September 19th, 2005

The Premiere OnLine Magazine for the Fly Fishing Enthusiast.
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Fly Fishing Retailer World Trade Expo.
Denver, Colorado - 8-10 September 2005
By Hans Weilenmann, The Netherlands

With the Denver fly tackle trade show over, and with a long trans-atlantic flight ahead of me there is time to reflect on products seen, and friends revisited.

When Jim and Deanna (above at the Frog Hair booth) asked me to write up a report on the show, with the specific aim of selecting my own Best Products of Show I decided to approach my show visit with a narrowed down focus. So as not to waste your time let me start by stating up front what was not covered by my visit, and what will not be covered by my report. I did not spend any time looking at all the new rod offering, nor the reel offering. Of both there were many, but Jim and Deanna will more than adequately cover these products in their own reports. Drift boats, pontoon craft and the likes were also skipped.

I looked at more modest items, in an attempt to gauge the overall health of the industry. One such measuring unit is to look at new entrants into the field, and the products they brought in.

One thing became quickly obvious - as a person who has no commercial ties to any party on the floor, what I considered to be products important enough to warrant closer interest, and the retailers' view on Best of Show, take different tracks.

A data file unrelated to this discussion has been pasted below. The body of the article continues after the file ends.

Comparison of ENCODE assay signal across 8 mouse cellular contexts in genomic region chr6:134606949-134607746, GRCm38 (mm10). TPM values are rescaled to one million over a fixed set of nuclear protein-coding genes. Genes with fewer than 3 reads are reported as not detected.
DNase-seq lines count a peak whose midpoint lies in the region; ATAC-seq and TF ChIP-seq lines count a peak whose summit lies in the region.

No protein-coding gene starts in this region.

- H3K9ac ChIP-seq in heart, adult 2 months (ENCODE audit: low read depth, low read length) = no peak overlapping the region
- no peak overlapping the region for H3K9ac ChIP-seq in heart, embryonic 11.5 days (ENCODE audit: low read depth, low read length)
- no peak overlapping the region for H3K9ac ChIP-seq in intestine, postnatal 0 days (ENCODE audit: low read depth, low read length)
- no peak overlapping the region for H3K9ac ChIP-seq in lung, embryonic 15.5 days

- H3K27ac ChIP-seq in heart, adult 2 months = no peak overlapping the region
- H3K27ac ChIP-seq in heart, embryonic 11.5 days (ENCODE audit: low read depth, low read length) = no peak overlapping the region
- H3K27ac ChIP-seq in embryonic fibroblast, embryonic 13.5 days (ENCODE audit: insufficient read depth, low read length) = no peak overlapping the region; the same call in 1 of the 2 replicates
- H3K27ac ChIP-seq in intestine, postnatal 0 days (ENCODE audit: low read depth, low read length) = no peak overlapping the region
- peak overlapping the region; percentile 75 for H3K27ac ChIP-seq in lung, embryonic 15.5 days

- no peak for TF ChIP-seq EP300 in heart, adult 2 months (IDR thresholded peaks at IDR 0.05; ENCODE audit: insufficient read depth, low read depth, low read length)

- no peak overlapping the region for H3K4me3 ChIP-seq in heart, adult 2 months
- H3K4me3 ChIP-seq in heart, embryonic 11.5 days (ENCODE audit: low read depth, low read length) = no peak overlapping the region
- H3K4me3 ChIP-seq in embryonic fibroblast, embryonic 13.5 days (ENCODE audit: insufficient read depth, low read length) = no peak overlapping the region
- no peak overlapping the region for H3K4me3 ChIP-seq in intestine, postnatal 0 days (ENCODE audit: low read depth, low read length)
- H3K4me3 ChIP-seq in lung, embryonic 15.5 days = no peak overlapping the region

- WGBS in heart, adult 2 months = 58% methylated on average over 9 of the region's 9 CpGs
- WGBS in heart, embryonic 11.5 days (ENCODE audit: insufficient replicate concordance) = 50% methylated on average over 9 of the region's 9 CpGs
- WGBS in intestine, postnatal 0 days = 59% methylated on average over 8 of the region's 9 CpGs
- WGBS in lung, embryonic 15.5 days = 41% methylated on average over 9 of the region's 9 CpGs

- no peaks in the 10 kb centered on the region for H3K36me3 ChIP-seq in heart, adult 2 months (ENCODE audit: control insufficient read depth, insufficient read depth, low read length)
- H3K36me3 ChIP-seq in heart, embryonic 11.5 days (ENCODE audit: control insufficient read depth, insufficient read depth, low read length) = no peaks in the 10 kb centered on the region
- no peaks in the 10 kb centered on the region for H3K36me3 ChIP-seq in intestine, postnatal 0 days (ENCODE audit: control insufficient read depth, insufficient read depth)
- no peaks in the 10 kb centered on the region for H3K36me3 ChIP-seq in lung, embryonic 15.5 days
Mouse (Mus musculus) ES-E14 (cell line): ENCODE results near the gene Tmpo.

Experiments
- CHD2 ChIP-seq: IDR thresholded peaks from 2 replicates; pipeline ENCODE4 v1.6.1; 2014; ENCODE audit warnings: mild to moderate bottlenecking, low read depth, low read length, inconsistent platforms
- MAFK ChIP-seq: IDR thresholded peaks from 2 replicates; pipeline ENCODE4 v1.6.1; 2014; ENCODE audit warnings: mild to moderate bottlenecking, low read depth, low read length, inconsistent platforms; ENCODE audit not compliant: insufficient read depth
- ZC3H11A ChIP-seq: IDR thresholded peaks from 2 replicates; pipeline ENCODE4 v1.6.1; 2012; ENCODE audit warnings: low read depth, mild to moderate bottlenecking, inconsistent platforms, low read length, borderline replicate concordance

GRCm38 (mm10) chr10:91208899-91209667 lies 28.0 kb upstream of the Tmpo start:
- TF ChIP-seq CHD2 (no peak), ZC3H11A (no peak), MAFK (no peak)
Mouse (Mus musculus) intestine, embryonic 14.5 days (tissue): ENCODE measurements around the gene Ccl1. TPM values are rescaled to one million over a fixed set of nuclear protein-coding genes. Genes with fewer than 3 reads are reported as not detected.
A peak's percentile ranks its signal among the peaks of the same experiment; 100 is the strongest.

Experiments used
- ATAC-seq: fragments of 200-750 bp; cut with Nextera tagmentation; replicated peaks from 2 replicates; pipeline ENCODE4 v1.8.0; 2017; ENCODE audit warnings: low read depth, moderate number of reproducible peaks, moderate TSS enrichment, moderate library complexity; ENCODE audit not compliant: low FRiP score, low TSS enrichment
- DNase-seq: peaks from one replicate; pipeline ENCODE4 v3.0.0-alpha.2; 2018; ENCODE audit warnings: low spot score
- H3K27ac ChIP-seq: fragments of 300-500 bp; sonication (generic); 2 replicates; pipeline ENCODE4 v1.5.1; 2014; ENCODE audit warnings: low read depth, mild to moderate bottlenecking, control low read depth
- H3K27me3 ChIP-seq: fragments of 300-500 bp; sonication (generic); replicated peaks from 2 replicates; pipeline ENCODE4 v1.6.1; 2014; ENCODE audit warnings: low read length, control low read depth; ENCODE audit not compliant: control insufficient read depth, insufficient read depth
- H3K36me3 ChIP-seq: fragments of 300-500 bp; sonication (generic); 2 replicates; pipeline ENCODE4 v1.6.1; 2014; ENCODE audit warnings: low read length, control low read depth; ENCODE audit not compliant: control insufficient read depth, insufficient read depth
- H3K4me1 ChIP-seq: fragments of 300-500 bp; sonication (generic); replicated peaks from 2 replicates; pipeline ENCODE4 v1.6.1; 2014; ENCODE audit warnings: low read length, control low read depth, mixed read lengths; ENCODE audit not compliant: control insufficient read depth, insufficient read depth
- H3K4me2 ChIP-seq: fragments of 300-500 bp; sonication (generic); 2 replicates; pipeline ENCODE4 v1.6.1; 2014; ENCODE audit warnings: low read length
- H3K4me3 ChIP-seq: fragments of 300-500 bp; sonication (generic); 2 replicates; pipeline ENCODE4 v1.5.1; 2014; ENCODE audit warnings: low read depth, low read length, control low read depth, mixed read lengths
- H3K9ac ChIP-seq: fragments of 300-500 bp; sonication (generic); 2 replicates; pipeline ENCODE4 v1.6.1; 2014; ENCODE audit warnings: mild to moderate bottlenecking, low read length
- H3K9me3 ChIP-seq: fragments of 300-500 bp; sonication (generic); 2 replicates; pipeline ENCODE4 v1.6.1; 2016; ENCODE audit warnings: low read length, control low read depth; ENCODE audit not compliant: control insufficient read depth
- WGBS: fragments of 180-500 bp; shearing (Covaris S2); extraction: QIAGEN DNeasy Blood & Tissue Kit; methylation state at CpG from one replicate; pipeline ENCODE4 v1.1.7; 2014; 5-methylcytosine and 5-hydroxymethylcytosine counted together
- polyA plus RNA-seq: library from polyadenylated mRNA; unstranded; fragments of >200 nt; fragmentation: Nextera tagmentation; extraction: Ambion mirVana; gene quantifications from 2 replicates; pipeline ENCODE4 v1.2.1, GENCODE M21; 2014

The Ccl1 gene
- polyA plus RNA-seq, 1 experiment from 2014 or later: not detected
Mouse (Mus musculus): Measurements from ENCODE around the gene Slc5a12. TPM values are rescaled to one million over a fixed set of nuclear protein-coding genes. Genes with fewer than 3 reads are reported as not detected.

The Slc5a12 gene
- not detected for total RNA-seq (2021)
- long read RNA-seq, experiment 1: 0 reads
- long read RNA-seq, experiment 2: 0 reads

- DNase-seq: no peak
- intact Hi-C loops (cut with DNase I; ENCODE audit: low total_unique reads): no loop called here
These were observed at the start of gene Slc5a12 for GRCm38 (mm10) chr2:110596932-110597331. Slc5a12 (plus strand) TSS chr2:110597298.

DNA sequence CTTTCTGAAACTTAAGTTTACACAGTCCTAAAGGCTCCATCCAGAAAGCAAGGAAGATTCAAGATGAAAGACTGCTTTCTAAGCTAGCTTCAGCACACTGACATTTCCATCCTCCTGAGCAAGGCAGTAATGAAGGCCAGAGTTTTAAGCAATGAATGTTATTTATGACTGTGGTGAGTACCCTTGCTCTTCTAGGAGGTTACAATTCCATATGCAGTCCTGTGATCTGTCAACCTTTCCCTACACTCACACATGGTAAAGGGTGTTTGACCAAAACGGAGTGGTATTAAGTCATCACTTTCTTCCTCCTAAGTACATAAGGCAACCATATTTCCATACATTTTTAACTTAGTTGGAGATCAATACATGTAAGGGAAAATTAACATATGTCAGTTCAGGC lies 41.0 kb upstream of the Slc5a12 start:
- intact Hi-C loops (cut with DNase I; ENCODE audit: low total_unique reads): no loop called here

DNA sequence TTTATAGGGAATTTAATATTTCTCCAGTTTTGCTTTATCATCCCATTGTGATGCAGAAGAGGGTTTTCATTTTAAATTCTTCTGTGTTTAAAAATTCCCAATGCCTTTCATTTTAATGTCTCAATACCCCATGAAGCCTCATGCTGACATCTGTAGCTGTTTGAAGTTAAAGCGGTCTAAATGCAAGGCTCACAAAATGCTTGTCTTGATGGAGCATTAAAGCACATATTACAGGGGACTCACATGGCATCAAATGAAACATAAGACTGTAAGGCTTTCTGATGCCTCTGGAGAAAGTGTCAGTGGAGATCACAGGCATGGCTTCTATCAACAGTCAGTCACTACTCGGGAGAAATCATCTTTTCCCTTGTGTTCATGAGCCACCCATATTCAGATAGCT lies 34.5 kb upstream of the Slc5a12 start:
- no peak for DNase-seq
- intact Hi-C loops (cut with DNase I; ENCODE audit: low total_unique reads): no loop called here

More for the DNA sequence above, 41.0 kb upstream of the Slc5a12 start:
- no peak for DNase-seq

Here is the official results of new products voted on by show attendees:

With that out of the way, allow me to share with you the outcome of my own prospecting.

Let me start by nominating as the first non-consumer product, but also the item which excited me most at the show, the Sage Casting Analyzer. I have followed the development for some four years, with several in-depth discussions and test drives with the developers, Noel Perkins and Bruce Richards. It is absolutely superb to see the tool adopted by Sage, and rolled out in a more formal setting! being a non-consumer product, it cannot make my show pick.

In order to make my shortlist the items had to be either superb value for money, or be innovative and promising.

Here are my runners up:

    Pacific Fly Group ( fleece underwear.

    While both the top and the longjohn bottoms are well made, this in itself does not set the PFG offering apart from the products by a number of other brands, the more than reasonable retail price of $20 for either top or bottoms certainly does. Superb value for money!

    Chota CVX100 Deluxe Wading Jacket (

    This item appealed to me due to a single rather unique feature which added extra value to this high end, high price ($290) wading jacket.

    One of my pet peeves while fishing in the rain, hood up, is that turning one's head one generally ends up half blinded as the hood will not turn with the head. Chota has overcome this in a very elegant and innovative manner, as can be seen in action on the above image.